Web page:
The input circuit (sometimes called the 'front end') generally employs a noise cancelling circuit which compares the signal on the center conductor (the audio signal) to the signal on the RCA shield (which generally has little or no signal and is only used as a reference) and amplifies the difference between the two.

The input impedance is the impedance (that the signal source 'sees') from the center conductor to the shield on an unbalanced input circuit. A typical input impedance would be ~10,000 ohms but some amplifiers may have an input impedance of more than 50,000. If the input circuit uses a mini DIN type connector, the input impedance could be measured from one signal terminal to the other or from the signal terminals to the shield ground. Ideally, the impedance should remain constant throughout the audio band. More than a few amplifiers employ some sort of high frequency noise filter which will cause the input impedance to fall slightly at the upper end of the audio spectrum. These filters are designed to reject high frequency noise from the amplifier's switching power supply. It should also remain constant regardless of the position of the gain control. Some amplifiers (especially budget amplifiers) will have varying input impedance when the position of the gain control is changed. Head units (or equalizers, crossovers...) with low output impedance will handle these variations better than standard head units. Generally, a head unit with high output impedance will have reduced high frequency response if the amplifier's input impedance isn't consistant across the audio spectrum.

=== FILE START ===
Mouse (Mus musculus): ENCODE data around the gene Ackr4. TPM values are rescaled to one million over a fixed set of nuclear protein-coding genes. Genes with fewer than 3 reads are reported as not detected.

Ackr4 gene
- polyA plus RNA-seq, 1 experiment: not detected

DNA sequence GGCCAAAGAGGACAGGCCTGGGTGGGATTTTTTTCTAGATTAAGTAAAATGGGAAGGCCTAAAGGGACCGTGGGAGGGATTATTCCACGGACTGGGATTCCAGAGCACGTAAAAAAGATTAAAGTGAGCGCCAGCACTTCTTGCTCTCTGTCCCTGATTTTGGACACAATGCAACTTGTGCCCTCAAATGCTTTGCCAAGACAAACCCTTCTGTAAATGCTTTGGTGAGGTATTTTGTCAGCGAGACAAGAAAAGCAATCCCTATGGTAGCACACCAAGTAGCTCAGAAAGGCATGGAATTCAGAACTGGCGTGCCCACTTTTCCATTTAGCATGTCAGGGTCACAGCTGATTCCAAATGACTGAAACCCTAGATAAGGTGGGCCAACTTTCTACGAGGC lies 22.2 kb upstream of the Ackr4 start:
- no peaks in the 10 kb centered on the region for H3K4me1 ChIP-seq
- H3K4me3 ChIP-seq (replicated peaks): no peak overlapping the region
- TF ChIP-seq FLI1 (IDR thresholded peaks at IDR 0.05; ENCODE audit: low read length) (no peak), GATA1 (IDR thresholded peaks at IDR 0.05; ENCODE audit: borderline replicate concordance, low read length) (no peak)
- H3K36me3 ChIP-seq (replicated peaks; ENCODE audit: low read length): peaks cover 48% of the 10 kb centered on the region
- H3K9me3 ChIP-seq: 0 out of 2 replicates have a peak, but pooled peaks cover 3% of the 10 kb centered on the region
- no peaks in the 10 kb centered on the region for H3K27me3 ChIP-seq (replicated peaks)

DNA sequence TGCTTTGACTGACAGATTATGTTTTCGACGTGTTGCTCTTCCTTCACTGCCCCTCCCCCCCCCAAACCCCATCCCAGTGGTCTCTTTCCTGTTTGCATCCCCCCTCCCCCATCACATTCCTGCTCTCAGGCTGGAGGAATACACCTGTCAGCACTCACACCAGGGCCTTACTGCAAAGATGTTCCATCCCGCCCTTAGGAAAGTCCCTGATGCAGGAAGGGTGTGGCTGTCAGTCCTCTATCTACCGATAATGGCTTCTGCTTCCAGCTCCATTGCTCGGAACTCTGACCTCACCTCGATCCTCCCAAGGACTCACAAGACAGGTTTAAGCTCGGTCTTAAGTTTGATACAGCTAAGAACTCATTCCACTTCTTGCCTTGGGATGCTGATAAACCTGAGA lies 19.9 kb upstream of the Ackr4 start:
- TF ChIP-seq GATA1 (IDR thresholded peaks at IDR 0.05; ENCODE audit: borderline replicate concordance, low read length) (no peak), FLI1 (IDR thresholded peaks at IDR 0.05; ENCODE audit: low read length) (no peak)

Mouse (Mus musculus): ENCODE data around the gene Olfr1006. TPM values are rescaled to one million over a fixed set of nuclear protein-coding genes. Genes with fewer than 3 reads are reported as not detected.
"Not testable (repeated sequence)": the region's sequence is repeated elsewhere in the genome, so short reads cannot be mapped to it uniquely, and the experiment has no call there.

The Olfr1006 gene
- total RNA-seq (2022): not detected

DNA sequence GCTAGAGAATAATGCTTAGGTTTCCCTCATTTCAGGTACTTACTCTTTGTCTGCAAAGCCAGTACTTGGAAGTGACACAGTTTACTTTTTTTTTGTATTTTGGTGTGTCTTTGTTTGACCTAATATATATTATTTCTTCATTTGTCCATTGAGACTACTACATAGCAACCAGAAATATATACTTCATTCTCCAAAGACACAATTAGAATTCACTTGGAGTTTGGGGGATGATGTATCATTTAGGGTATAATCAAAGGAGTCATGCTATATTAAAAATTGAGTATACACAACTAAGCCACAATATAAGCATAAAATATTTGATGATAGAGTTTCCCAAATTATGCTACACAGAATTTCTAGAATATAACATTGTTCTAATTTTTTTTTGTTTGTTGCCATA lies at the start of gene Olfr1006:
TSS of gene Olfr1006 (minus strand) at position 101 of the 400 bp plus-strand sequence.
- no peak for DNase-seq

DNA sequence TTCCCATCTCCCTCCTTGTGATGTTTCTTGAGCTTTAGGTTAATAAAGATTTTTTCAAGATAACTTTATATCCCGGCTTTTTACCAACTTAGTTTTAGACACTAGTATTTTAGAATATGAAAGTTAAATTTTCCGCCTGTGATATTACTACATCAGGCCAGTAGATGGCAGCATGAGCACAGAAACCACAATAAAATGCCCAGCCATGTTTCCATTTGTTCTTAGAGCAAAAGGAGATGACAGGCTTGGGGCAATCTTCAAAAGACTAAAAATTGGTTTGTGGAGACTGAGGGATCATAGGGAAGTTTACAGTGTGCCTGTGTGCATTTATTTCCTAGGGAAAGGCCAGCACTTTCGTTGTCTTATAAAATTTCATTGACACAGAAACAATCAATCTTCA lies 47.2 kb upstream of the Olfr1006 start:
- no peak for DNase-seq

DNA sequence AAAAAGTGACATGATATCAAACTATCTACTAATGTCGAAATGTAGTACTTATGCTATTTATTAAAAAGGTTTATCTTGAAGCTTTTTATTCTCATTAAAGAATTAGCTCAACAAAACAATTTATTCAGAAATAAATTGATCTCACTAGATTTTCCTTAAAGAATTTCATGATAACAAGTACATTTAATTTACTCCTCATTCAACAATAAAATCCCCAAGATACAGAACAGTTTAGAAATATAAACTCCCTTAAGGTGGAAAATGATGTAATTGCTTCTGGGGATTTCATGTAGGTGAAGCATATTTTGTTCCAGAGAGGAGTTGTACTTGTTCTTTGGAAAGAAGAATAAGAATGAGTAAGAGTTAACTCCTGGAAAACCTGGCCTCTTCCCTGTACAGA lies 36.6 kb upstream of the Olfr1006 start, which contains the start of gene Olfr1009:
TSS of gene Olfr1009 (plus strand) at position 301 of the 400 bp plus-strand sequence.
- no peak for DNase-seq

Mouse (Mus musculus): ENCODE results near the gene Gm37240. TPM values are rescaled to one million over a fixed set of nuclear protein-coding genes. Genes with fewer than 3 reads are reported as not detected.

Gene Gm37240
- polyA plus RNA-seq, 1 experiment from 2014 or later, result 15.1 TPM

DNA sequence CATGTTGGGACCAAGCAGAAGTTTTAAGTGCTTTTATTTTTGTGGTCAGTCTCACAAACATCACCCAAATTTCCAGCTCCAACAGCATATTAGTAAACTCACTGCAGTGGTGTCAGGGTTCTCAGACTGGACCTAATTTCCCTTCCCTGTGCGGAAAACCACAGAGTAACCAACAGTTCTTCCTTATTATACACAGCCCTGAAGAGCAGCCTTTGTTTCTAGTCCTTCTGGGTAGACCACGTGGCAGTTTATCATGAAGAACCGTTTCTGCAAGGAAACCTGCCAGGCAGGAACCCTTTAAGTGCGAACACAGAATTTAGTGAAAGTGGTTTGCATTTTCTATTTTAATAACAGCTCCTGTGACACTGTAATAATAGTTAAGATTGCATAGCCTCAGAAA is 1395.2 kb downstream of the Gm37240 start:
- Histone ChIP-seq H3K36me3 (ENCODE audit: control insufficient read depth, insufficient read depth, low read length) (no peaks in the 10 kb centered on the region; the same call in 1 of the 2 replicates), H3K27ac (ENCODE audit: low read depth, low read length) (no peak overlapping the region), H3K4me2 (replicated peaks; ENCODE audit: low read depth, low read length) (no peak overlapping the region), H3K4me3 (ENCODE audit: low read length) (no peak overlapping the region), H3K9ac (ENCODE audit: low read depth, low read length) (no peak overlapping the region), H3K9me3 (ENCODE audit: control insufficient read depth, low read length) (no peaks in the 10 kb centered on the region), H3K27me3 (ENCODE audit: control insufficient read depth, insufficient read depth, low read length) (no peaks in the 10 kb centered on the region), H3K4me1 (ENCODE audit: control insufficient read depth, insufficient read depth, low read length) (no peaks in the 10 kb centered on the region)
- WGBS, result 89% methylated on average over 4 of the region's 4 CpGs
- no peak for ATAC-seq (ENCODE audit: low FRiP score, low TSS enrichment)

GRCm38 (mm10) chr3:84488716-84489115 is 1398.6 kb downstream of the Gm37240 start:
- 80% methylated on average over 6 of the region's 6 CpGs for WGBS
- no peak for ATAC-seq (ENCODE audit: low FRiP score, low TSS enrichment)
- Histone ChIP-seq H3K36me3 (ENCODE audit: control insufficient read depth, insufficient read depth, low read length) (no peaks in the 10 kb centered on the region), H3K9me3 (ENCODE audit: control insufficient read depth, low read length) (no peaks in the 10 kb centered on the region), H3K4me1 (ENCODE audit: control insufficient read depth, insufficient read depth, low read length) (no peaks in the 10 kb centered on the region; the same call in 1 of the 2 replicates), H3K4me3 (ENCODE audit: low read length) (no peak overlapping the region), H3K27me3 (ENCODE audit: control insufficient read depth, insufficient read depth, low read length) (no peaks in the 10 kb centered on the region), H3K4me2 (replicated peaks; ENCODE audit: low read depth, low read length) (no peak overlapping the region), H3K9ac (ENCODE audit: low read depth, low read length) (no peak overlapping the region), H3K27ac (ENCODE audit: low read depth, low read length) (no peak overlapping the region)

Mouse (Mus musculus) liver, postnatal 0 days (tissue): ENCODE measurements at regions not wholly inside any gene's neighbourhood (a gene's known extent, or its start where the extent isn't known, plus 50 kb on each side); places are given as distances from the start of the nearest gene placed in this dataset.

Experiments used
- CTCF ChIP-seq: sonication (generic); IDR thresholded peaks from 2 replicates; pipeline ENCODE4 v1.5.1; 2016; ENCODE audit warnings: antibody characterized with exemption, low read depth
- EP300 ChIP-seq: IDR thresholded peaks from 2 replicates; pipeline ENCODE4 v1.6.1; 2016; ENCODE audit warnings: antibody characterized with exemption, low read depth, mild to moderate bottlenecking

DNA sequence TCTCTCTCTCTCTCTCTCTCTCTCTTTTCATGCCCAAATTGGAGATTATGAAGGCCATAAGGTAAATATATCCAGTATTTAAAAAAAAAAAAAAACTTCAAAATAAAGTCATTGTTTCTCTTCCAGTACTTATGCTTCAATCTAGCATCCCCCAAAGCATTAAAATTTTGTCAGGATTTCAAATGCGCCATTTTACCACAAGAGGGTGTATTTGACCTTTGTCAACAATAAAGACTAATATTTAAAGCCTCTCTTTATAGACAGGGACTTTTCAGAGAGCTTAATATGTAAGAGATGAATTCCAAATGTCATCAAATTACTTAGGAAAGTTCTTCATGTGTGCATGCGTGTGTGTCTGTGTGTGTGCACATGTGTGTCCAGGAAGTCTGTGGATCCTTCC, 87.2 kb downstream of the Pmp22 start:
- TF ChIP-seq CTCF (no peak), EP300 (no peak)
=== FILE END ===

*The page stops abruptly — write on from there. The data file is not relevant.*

Unbalanced Input Circuit:
This type of circuit has a shield ground that's not directly connected to the chassis ground but may have only a few hundred ohms of impedance from the shield to ground. This type of circuit would be designed to accept a single ended signal (signal only on the center conductor).

Balanced Input Circuit: